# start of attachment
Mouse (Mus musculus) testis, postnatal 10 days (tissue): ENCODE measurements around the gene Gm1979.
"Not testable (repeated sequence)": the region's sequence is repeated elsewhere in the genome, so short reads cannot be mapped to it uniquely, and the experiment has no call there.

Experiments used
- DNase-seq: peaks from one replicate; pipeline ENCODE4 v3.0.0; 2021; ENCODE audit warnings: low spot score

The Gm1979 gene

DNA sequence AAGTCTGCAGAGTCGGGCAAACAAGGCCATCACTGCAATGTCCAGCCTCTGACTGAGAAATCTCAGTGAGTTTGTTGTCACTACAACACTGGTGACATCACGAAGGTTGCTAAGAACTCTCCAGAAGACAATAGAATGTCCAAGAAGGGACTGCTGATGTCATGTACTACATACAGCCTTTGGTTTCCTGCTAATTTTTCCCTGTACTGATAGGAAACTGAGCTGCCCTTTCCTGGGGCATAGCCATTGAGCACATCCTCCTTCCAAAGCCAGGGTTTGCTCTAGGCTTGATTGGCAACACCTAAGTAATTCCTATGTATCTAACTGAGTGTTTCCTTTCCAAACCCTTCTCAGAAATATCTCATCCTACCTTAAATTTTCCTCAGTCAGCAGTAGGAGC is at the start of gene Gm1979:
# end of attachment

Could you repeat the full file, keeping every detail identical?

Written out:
Mouse (Mus musculus) testis, postnatal 10 days (tissue): ENCODE measurements around the gene Gm1979.
"Not testable (repeated sequence)": the region's sequence is repeated elsewhere in the genome, so short reads cannot be mapped to it uniquely, and the experiment has no call there.

Experiments used
- DNase-seq: peaks from one replicate; pipeline ENCODE4 v3.0.0; 2021; ENCODE audit warnings: low spot score

The Gm1979 gene

DNA sequence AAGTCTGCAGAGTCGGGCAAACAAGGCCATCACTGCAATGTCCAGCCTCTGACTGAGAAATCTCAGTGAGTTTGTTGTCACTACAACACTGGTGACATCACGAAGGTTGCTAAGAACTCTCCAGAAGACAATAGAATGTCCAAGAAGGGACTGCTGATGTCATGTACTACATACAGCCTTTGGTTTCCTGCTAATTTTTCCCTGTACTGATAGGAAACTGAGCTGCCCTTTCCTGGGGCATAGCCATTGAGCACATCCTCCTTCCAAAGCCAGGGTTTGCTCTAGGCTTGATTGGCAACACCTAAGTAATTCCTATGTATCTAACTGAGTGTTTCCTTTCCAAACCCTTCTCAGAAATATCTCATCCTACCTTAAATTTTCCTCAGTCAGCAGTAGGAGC is at the start of gene Gm1979: